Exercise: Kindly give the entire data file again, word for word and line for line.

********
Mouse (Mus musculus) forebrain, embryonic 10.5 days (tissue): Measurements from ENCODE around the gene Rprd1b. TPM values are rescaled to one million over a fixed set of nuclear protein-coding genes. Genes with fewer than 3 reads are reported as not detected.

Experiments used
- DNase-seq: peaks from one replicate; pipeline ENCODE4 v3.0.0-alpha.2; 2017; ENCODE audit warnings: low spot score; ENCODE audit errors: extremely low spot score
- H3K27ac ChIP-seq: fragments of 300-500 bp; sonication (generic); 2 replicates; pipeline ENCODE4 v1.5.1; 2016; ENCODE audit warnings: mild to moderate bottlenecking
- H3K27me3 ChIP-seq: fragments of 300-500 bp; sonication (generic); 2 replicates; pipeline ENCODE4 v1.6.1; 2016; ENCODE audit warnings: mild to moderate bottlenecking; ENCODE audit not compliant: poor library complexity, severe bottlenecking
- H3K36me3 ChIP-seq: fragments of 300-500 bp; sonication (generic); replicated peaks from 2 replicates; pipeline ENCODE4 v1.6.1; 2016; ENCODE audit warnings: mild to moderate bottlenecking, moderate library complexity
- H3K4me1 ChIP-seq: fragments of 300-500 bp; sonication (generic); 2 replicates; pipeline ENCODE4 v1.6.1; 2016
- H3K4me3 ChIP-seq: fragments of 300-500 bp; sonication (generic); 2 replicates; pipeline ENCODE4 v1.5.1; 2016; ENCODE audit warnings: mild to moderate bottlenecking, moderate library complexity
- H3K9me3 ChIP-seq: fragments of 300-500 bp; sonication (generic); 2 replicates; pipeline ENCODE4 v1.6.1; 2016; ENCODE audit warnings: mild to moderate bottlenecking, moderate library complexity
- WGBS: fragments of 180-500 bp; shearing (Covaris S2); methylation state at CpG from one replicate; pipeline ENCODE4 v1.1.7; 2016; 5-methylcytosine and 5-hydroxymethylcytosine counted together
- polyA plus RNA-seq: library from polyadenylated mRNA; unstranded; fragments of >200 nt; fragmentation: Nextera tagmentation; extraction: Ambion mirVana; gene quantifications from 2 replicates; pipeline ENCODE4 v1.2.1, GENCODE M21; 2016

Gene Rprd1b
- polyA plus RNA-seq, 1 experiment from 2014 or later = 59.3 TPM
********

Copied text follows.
Mouse (Mus musculus) forebrain, embryonic 10.5 days (tissue): Measurements from ENCODE around the gene Rprd1b. TPM values are rescaled to one million over a fixed set of nuclear protein-coding genes. Genes with fewer than 3 reads are reported as not detected.

Experiments used
- DNase-seq: peaks from one replicate; pipeline ENCODE4 v3.0.0-alpha.2; 2017; ENCODE audit warnings: low spot score; ENCODE audit errors: extremely low spot score
- H3K27ac ChIP-seq: fragments of 300-500 bp; sonication (generic); 2 replicates; pipeline ENCODE4 v1.5.1; 2016; ENCODE audit warnings: mild to moderate bottlenecking
- H3K27me3 ChIP-seq: fragments of 300-500 bp; sonication (generic); 2 replicates; pipeline ENCODE4 v1.6.1; 2016; ENCODE audit warnings: mild to moderate bottlenecking; ENCODE audit not compliant: poor library complexity, severe bottlenecking
- H3K36me3 ChIP-seq: fragments of 300-500 bp; sonication (generic); replicated peaks from 2 replicates; pipeline ENCODE4 v1.6.1; 2016; ENCODE audit warnings: mild to moderate bottlenecking, moderate library complexity
- H3K4me1 ChIP-seq: fragments of 300-500 bp; sonication (generic); 2 replicates; pipeline ENCODE4 v1.6.1; 2016
- H3K4me3 ChIP-seq: fragments of 300-500 bp; sonication (generic); 2 replicates; pipeline ENCODE4 v1.5.1; 2016; ENCODE audit warnings: mild to moderate bottlenecking, moderate library complexity
- H3K9me3 ChIP-seq: fragments of 300-500 bp; sonication (generic); 2 replicates; pipeline ENCODE4 v1.6.1; 2016; ENCODE audit warnings: mild to moderate bottlenecking, moderate library complexity
- WGBS: fragments of 180-500 bp; shearing (Covaris S2); methylation state at CpG from one replicate; pipeline ENCODE4 v1.1.7; 2016; 5-methylcytosine and 5-hydroxymethylcytosine counted together
- polyA plus RNA-seq: library from polyadenylated mRNA; unstranded; fragments of >200 nt; fragmentation: Nextera tagmentation; extraction: Ambion mirVana; gene quantifications from 2 replicates; pipeline ENCODE4 v1.2.1, GENCODE M21; 2016

Gene Rprd1b
- polyA plus RNA-seq, 1 experiment from 2014 or later = 59.3 TPM